feeling of perfect comfort and repose, after so many perils by land and
sea. We will not venture to affirm, that he thinks habitually of poor
old Jovial; unless we recognize as a token of remembrance on his part,
his irresistible propensity to bite all the white horses he has met with,
ever since the death of his venerable companion, though before, he was
the most inoffensive of dogs with regard to horses of every color.
Presently one of the doors of the chamber opened, and the two sisters
entered timidly. Awake for some minutes, they had risen and dressed
themselves, feeling still some uneasiness with respect to Dagobert;
though the bailiff's wife, after showing them to their room, had returned
again to tell them that the village doctor found nothing serious in the
hurt of the old soldier, still they hoped to meet some one belonging to
the chateau, of whom they could make further inquiries about him.
The high back of the old-fashioned arm-chair, in which Gabriel was
sleeping, completely screened him from view; but the orphans, seeing
their canine friend lying quietly at his feet, thought it was Dagobert
reposing there, and hastened towards him on tip-toe. To their great
astonishment, they saw Gabriel fast asleep, and stood still in confusion,
not daring to advance or recede, for fear of waking him.
The long, light hair of the missionary was no longer wet, and now curled
naturally round his neck and shoulders; the paleness of his complexion
was the more striking, from the contrast afforded by the deep purple of
the damask covering of the arm-chair. His beautiful countenance
expressed a profound melancholy, either caused by the influence of some
painful dream, or else that he was in the habit of keeping down, when
awake, some sad regrets, which revealed themselves without his knowledge
when he was sleeping. Notwithstanding this appearance of bitter grief,
his features preserved their character of angelic sweetness, and seemed
endowed with an inexpressible charm, for nothing is more touching than
suffering goodness. The two young girls cast down their eyes, blushed
simultaneously, and exchanged anxious glances, as if to point out to each
other the slumbering missionary.
"He sleeps, sister," said Rose in a low voice.
"So much the better," replied Blanche, also in a whisper, making a sign
of caution; "we shall now be able to observe him well."
"Yes, for we durst not do so, in coming from the sea hither."
"Look! what a sweet countenance!"
"He is just the same as we saw him in our dreams."
"When he promised he would protect us."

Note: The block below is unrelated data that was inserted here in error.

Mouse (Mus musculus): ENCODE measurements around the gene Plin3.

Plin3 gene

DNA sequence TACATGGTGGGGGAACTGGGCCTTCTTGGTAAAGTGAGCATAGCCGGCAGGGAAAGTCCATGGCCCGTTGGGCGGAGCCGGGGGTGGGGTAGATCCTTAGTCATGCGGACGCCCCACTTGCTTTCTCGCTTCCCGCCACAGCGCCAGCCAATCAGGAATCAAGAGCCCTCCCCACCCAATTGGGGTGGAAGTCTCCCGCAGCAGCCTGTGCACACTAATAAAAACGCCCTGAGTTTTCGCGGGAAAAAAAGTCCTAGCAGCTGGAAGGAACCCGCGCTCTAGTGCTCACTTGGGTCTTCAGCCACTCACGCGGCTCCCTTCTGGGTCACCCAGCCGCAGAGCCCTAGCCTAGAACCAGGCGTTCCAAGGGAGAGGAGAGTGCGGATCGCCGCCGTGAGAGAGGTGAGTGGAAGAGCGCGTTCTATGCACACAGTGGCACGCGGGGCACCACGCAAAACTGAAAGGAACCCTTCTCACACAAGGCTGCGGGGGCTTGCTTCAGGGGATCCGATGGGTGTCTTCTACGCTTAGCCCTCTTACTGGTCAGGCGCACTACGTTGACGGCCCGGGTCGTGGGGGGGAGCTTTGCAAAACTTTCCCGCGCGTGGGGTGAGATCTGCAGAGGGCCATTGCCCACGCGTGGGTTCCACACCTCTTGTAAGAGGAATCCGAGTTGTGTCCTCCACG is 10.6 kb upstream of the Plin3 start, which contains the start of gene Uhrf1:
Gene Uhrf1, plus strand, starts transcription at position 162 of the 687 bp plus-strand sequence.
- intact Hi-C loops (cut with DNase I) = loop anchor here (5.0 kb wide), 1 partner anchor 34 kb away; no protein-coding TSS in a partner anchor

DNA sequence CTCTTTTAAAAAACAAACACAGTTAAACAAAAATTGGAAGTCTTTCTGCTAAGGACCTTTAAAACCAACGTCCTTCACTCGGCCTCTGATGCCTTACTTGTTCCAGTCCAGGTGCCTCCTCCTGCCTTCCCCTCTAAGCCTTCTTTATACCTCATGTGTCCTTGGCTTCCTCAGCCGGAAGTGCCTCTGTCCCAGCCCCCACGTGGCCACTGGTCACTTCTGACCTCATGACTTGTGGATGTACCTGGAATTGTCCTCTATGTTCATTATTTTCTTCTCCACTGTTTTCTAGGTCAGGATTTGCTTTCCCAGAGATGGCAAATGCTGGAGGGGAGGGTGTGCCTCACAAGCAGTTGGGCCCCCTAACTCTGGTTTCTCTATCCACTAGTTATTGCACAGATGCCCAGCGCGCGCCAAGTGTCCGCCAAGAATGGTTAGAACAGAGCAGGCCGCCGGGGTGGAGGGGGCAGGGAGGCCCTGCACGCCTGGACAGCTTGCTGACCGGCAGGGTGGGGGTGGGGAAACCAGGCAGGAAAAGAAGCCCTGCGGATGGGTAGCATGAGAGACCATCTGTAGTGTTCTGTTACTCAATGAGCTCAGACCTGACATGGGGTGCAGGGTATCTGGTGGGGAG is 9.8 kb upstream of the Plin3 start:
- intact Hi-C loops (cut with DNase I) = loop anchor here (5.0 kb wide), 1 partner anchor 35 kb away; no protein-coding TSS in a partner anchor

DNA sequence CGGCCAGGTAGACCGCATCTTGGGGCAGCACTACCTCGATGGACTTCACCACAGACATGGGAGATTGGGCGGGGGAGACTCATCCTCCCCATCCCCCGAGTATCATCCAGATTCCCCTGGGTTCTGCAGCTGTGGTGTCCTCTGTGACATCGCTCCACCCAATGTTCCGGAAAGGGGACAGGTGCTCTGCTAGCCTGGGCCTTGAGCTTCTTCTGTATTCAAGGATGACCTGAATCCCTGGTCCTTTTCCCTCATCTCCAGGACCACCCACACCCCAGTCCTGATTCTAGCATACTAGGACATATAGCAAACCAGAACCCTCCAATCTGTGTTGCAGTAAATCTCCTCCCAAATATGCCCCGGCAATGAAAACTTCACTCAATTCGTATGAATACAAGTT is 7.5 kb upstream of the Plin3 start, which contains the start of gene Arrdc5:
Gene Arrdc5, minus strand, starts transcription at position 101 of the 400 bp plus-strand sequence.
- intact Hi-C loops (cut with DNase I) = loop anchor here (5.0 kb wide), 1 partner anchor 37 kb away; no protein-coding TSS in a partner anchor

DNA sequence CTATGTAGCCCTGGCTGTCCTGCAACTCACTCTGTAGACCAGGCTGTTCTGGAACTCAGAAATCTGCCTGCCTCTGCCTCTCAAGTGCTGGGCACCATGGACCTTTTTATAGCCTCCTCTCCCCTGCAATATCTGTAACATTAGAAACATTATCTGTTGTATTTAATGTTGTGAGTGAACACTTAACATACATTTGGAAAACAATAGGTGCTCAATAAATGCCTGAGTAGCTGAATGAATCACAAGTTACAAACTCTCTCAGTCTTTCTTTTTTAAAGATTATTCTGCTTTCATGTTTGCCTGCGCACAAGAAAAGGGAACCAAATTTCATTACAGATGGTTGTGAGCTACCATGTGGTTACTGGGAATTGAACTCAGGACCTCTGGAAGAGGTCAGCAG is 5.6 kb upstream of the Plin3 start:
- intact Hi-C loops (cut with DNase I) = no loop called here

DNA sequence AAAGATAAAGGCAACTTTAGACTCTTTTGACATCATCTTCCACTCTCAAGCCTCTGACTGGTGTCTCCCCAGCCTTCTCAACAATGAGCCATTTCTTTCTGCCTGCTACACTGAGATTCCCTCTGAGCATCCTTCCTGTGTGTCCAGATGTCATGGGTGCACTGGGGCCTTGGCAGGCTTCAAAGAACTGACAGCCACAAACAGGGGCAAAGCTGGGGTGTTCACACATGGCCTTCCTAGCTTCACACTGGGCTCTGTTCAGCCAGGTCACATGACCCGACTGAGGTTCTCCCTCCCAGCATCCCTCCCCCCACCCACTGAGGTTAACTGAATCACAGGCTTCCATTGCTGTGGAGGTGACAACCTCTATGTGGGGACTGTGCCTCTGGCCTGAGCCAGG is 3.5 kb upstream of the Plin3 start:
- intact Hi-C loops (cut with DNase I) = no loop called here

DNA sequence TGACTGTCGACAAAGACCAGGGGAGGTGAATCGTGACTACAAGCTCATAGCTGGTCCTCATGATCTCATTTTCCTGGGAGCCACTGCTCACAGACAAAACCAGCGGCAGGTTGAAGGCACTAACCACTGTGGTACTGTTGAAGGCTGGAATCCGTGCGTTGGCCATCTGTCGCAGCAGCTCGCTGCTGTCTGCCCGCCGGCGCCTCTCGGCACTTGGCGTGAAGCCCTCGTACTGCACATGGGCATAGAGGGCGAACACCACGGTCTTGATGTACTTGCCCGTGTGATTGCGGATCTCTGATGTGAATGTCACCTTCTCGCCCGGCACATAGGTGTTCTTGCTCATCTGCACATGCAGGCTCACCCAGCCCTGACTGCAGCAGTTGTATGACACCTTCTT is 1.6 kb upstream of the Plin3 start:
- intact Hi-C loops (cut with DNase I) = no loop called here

"And he has not failed us."
"But here, at least, he is visible."
"Not as it was in the prison at Leipsic, during that dark night."
"And so--he has again rescued us."
"Without him, we should have perished this morning."
"And yet, sister, it seems to me, that in our dreams his countenance
shone with light."
"Yes, you know it dazzled us to look at him."
"And then he had not so sad a mien."
"That was because he came then from heaven; now he is upon earth."
"But, sister, had he then that bright red scar round his forehead?"
"Oh, no! we should have certainly perceived it."
"And these other marks on his hands?"
"If he has been wounded, how can he be an archangel?"
"Why not, sister? If he received those wounds in preventing evil, or in
helping the unfortunate, who, like us, were about to perish?"
"You are right. If he did not run any danger for those he protects, it
would be less noble."
"What a pity that he does not open his eye!"
"Their expression is so good, so tender!"
"Why did he not speak of our mother, by the way?"
"We were not alone with him; he did not like to do so."
"But now we are alone."
"If we were to pray to him to speak to us?"
The orphans looked doubtingly at each other, with charming simplicity; a
bright glow suffused their cheeks, and their young bosoms heaved gently
beneath their black dresses.
"You are right. Let us kneel down to him."
"Oh, sister! our hearts beat so!" said Blanche, believing rightly, that
Rose felt exactly as she did. "And yet it seems to do us good. It is as
if some happiness were going to befall us."
The sisters, having approached the arm-chair on tip-toe, knelt down with
clasped hands, one to the right the other to the left of the young
priest. It was a charming picture. Turning their lovely faces towards